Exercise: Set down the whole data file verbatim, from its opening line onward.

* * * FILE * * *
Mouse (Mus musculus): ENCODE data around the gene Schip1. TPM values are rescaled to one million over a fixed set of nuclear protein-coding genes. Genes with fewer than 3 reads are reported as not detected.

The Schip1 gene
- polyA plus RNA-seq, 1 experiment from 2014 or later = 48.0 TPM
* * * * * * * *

Mouse (Mus musculus): ENCODE data around the gene Schip1. TPM values are rescaled to one million over a fixed set of nuclear protein-coding genes. Genes with fewer than 3 reads are reported as not detected.

The Schip1 gene
- polyA plus RNA-seq, 1 experiment from 2014 or later = 48.0 TPM